• Wristbands for hospital inpatients improves safety. National Patient Safety Agency, Safer practice notice 11, 22 November 2005. http://www.npsa.nhs.uk/site/media/documents/1440_Safer_Patient_Identification_SPN.pdf
  • Mannos D. NCPS patient misidentification study: a summary of root cause analyses. VA NCPS Topics in Patient Safety. Washington, DC, United States Department of Veterans Affairs, June–July 2003 
  • Patient Safety Solutions, volume 1, solution 2 ,May 2007. WHO http://www.who.int/patientsafety/solutions/patientsafety/PS-Solution2.pdf
  • (http://www.va.gov/ncps/TIPS/Docs/TIPS_Jul03.doc, accessed 11 June 2006).
  • Thomas P, Evans C. An identity crisis? Aspects of patient misidentification. Clinical Risk, 2004, 10:18–22.
  • 2006 National Patient Safety Goals. Oakbrook Terrace, IL; Joint Commission, 2006 (http://www.jcipatientsafety.org/show.asp?durki=10293&site=164&return=10289, accessed 11June 2006).
  • Use of color-coded patient wristbands creates unnecessary risk. Patient Safety Advisory Supplement, Vol. 2, Sup. 2. Harrisburg, Pennsylvania Patient Safety Authority, 14 December 2005 (http://www.psa.state.pa.us/psa/lib/psa/advisories/v2_s2_sup__advisory_dec_14_2005.pdf, accessed 11 June 2006).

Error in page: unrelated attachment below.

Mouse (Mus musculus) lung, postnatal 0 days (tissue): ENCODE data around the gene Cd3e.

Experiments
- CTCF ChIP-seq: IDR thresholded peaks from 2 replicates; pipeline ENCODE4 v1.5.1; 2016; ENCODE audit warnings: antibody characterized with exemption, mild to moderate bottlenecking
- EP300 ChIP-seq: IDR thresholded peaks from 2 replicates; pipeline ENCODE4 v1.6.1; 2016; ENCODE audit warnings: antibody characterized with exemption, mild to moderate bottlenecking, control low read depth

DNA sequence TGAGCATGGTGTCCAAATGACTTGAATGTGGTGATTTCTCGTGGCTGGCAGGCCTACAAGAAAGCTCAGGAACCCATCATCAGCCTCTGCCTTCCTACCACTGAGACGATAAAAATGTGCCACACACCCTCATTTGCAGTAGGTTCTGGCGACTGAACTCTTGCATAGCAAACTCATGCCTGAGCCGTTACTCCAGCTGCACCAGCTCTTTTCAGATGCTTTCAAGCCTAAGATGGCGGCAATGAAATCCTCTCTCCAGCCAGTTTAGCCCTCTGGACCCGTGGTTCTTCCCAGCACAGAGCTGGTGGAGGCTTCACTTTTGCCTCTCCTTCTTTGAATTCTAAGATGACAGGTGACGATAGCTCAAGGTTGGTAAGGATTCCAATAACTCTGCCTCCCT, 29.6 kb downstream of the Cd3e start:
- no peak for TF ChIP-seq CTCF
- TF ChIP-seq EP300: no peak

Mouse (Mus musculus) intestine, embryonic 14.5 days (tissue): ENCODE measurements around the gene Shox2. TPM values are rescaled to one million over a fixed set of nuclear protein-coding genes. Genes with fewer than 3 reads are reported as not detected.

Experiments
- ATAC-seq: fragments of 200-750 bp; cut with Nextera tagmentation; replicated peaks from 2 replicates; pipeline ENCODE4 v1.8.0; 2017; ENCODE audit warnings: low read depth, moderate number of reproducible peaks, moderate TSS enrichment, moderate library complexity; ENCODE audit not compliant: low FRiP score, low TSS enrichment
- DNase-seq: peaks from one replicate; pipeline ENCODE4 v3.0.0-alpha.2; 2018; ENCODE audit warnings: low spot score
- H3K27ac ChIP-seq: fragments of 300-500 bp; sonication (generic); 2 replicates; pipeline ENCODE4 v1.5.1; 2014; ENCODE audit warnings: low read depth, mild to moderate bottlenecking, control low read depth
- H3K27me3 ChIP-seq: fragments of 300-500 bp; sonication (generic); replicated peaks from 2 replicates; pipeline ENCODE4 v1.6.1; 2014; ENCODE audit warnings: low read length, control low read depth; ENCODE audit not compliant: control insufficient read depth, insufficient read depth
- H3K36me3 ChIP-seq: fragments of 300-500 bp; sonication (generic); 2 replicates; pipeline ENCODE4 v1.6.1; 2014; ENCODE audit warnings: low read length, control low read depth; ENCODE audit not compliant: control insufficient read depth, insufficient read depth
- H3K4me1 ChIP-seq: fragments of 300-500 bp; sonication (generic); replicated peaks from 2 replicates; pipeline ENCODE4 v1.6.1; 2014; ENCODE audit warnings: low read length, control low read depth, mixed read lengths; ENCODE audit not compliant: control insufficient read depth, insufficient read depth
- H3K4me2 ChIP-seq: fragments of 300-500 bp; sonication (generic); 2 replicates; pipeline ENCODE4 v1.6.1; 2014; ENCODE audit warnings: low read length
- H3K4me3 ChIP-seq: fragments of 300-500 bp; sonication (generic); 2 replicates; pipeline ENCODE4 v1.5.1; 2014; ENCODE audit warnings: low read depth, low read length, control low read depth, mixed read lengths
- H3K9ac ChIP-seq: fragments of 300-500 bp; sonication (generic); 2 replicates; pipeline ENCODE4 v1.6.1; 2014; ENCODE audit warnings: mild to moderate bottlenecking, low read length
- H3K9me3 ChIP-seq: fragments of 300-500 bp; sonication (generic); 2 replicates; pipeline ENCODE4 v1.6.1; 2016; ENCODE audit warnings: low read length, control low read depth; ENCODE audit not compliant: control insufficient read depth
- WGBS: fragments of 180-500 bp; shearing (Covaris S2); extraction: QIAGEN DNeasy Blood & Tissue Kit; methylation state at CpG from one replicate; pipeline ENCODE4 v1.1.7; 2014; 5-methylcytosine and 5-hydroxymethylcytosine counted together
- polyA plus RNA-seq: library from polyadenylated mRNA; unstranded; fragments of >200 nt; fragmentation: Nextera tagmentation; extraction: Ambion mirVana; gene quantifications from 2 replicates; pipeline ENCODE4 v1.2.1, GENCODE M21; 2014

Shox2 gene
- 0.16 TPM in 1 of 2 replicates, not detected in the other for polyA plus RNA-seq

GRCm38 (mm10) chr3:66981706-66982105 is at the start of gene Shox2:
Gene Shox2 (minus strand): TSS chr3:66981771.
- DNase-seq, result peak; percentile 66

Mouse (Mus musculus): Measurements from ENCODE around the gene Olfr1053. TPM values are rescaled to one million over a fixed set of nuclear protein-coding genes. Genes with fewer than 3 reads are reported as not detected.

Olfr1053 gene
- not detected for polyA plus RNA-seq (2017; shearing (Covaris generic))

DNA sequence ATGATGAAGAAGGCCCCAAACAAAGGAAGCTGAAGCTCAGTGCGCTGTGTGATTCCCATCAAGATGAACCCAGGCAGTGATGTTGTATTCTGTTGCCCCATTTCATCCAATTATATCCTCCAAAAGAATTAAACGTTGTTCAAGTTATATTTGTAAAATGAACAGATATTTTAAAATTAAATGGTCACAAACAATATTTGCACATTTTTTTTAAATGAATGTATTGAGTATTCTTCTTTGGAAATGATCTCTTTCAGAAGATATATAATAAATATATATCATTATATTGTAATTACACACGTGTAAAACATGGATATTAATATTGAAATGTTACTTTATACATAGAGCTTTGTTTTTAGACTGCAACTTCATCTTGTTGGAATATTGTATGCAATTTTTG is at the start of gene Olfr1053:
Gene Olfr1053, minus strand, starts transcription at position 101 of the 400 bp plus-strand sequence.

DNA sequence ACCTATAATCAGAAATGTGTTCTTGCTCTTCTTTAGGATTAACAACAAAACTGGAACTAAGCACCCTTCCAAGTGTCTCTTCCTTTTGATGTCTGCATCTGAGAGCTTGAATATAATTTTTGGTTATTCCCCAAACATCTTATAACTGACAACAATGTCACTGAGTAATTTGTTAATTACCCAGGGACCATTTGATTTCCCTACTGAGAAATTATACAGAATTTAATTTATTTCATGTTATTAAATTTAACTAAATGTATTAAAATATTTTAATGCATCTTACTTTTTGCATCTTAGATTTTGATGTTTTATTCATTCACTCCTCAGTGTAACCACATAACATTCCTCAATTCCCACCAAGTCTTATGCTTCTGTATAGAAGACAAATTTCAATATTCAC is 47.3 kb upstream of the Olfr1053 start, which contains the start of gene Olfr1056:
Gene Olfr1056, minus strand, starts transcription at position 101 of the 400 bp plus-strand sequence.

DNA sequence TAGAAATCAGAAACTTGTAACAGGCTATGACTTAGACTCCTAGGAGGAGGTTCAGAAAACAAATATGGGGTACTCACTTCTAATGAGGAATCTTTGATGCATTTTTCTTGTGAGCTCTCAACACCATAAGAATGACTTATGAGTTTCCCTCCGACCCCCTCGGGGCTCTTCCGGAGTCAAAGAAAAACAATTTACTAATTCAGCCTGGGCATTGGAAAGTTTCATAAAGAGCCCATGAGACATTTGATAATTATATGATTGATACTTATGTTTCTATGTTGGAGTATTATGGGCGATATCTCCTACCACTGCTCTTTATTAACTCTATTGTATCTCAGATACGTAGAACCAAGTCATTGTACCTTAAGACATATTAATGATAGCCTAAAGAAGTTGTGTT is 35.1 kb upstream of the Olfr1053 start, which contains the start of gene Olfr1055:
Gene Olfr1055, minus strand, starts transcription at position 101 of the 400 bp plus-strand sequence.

• Edozien L. Correct patient, correct site, correct procedure. Safer Health Care, 27 July 2005. http://www.saferhealthcare.org.uk/NR/rdonlyres/6D89DBA8
  • Right patient—right care. Improving patient safety through better manual and technology-based systems for identification and matching of patients and their care. London, National Patient Safety Agency, 2004 (http://www.npsa.nhs.uk/site/media/documents/781_Right%20patient%20right%20care%20
  • final%20report.pdf, accessed 11 June 2006).
  • Dighe A et al. Massachusetts General Hospital—bar coded patient wristband initiative: a CPM initiative. 
  • IHI National Forum storyboard presentation, December 2004; Safety Improvement Reports. saferhealthcare, 2005 
  • Wright AA et al. Bar coding for patient safety. New England Journal of Medicine, 2005,354:329–331.
  • Emerging technology: hospitals turn to RFID. HealthLeaders, August 2005 http://www.healthleadersmedia.com/print.cfm?content_id=71598&parent=106.
  • Secure identification: the smart card revolution in health care. The Silicon Trust, 4 June 2003 (http://www.silicon-trust.com/trends/tr_healthcare.html, accessed 1 April 2007). 

Dr. Khalid Abulmajd

Healthcare Quality Consultant